The Cedar River here is acting up right now, poised to reach a flooding crest on Thursday that it has never reached before.
Most of the attention for the next few days will be on the Time Check Neighborhood, much of which sits in a floodplain protected by an earthen levee.
All the recent rain and now more high river water also is complicating the city’s work on transforming a former industrial sandpit off Otis Road SE, downstream from downtown, into an urban fishery.
This week, though, City Council member Justin Shields, who sits on a committee overseeing the fishery-trail project, will unveil the former sandpit’s new name to his council colleagues. It is Red Cedar Lake, he reported Monday.
Shields said the committee settled on the name because it is simpler than what the body of water had come to be called — the Cedar Valley Urban Fishery.
The city has a Cedar Lake, just upstream from downtown near the Quaker Oats plant.
Red Cedar Lake draws its name from the formal name of the Cedar River, which is Red Cedar River.
Shields said wet weather has slowed progress of work at the lake. In dredging around the lake’s banks, the contractor also caught on to an unexpected cable under the water that apparently was left behind by the former owner. Shields also noted that the banks of the lake aren’t as stable in places as had been expected. As a result, the paved trail being constructed around the lake will need to be a little farther from the water at certain spots, he said.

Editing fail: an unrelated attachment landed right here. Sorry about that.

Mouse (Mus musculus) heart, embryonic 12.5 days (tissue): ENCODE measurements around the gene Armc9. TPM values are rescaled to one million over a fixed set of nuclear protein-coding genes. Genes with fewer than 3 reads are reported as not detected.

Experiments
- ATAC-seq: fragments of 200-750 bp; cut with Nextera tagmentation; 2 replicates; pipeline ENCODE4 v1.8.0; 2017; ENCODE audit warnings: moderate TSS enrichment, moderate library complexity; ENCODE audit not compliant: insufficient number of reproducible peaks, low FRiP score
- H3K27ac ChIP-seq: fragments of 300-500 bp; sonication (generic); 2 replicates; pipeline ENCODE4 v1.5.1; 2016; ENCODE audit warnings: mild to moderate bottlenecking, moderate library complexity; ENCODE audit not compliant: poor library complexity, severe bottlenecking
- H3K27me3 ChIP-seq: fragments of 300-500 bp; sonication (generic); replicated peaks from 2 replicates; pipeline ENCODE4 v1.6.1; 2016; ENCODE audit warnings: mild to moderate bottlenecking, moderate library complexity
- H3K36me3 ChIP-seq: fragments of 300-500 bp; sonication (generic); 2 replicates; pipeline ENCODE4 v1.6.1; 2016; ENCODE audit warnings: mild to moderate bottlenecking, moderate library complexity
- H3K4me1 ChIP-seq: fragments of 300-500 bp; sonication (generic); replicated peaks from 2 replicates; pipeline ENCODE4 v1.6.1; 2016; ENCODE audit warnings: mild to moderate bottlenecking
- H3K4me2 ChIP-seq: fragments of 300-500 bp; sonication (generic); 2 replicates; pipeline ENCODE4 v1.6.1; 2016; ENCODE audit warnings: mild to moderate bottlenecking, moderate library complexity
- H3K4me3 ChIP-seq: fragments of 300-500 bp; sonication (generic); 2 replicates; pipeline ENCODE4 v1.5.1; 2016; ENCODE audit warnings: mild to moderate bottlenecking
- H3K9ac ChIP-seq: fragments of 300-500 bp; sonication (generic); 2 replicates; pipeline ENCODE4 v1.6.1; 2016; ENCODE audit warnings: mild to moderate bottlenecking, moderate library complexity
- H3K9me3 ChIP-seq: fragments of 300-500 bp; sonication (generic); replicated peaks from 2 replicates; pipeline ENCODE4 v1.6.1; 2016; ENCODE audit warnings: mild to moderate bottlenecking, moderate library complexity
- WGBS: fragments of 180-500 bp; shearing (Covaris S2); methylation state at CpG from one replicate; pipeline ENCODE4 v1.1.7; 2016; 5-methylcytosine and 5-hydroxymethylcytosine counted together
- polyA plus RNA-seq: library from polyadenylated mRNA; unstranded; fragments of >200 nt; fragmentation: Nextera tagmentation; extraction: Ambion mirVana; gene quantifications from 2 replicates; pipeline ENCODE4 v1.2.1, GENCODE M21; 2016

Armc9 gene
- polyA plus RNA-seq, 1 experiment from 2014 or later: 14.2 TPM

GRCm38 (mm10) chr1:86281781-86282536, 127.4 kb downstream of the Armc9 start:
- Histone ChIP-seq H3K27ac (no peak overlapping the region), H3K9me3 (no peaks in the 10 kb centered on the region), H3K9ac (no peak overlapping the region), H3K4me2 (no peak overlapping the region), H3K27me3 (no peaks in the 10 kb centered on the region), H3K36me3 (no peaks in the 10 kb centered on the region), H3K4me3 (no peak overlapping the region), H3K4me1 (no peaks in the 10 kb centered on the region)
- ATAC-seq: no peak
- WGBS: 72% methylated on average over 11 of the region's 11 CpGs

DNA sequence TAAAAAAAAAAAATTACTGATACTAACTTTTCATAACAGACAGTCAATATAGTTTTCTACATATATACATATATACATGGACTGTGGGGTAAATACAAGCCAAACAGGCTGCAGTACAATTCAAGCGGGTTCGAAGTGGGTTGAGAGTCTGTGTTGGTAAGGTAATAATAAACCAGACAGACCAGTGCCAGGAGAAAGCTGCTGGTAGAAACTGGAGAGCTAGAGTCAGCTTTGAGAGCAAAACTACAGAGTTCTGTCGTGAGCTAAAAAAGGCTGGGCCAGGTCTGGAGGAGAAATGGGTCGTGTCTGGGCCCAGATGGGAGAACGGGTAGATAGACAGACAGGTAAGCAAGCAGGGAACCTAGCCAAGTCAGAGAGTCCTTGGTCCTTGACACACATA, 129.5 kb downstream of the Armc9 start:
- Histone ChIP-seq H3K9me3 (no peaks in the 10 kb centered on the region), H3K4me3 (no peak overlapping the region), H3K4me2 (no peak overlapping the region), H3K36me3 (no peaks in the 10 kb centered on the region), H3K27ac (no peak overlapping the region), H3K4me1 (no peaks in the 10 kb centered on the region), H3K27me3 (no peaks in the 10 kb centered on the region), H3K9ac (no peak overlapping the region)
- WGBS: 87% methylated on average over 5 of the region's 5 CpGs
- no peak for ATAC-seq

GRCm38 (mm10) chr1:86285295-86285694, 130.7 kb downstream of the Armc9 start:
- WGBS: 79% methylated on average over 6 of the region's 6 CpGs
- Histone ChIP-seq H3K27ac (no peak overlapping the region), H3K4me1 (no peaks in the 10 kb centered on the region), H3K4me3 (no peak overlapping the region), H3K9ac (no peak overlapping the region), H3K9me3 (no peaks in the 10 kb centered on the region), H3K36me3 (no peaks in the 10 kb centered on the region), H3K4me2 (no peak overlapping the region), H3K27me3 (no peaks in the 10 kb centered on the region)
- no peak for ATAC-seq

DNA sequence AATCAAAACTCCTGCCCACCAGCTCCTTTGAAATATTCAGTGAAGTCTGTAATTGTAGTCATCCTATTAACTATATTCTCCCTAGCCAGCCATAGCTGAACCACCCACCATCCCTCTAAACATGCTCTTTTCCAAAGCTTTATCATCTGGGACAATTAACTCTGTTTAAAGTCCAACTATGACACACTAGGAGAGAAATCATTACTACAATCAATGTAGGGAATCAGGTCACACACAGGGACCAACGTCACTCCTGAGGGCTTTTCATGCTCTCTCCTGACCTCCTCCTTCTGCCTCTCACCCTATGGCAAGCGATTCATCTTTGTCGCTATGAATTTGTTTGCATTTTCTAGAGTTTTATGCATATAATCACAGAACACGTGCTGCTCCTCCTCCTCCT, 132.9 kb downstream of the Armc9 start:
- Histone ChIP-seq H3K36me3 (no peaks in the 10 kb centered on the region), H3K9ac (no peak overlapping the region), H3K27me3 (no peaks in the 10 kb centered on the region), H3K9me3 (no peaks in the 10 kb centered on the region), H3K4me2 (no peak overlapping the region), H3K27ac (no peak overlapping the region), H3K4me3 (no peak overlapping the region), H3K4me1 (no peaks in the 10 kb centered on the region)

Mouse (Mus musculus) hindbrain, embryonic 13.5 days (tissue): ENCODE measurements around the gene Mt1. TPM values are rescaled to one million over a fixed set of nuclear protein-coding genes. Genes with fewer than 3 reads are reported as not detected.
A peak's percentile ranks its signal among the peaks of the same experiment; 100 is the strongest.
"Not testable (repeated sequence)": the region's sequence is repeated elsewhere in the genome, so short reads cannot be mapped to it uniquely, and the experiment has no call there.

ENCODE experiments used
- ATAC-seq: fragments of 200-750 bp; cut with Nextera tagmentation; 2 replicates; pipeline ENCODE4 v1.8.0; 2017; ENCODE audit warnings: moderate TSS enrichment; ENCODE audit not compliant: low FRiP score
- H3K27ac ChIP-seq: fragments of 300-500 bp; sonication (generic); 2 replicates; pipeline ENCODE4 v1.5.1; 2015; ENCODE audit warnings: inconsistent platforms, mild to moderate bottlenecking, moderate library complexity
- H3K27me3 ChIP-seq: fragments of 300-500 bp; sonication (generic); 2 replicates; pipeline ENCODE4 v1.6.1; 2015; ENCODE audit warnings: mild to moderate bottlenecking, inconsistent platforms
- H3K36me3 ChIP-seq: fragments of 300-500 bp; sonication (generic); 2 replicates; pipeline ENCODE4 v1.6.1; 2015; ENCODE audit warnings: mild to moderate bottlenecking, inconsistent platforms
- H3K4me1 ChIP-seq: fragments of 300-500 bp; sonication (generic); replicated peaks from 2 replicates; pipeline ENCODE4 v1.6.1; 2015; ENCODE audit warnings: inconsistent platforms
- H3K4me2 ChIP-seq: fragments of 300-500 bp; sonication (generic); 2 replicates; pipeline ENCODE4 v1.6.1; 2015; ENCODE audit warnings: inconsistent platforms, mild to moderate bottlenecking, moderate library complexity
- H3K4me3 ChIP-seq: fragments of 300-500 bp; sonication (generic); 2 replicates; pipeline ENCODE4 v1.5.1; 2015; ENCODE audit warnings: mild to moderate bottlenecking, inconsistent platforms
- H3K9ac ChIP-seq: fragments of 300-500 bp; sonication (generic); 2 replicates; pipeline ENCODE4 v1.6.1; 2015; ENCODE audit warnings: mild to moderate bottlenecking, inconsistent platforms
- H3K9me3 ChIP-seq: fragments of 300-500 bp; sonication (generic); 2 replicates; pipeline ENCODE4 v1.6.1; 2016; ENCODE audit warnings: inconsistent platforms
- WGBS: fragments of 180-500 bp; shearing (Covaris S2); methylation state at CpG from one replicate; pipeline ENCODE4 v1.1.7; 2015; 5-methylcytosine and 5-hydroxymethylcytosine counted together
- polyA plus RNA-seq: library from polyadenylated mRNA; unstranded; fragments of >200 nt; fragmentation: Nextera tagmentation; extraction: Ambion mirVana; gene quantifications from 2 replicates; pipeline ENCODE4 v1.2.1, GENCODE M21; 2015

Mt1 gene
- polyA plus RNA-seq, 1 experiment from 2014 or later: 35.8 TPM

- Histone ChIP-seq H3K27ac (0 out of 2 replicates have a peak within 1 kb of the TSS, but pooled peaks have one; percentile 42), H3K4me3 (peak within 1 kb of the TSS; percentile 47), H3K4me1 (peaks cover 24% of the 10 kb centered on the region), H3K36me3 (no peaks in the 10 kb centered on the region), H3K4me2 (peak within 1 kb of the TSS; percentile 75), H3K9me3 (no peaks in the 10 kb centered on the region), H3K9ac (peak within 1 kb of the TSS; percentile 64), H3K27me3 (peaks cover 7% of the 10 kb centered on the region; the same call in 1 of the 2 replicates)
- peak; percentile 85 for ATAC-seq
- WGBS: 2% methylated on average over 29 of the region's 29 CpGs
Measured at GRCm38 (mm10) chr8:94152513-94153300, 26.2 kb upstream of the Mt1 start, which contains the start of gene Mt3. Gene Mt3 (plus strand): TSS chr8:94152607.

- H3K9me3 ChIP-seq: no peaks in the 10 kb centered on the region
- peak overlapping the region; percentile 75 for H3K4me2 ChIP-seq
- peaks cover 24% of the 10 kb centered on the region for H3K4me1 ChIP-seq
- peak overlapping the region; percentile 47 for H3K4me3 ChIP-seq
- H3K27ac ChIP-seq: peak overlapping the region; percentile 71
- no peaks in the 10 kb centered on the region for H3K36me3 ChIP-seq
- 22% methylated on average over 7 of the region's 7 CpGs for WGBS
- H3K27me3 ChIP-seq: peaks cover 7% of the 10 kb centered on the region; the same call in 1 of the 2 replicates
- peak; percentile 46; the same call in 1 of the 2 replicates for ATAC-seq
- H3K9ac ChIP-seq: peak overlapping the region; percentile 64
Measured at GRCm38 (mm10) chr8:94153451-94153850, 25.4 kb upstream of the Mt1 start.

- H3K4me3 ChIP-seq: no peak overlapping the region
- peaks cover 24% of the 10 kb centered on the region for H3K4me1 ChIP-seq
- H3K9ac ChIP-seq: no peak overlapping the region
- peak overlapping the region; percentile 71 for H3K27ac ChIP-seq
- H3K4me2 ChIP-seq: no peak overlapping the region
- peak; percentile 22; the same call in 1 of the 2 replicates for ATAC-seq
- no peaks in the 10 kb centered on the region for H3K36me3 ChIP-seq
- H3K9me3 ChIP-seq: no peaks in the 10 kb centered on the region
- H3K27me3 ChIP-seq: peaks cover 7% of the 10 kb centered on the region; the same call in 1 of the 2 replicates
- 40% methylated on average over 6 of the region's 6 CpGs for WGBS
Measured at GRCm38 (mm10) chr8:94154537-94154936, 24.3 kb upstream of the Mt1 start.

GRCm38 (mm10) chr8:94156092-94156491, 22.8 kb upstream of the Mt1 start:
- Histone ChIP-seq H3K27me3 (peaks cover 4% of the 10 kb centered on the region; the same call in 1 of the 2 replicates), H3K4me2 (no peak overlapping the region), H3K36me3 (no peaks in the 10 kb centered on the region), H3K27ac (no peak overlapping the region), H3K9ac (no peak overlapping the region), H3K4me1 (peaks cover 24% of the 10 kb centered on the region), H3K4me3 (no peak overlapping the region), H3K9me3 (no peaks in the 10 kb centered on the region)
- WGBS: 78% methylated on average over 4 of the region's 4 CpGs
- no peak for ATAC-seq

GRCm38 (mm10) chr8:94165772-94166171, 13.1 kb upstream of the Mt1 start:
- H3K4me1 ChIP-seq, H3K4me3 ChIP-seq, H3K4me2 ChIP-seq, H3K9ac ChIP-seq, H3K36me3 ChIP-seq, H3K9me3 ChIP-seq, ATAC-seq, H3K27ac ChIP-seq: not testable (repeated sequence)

Shields expected the trail to be open by late September, with the lake open after that.
The council agenda notes a contractor’s change order for the lake project, which will add $26,865 to the contract and bring its amended cost to $1,488,416.
Martin Marietta Aggregates, which had operated the sandpit operation, gave the property to the city in June 2005.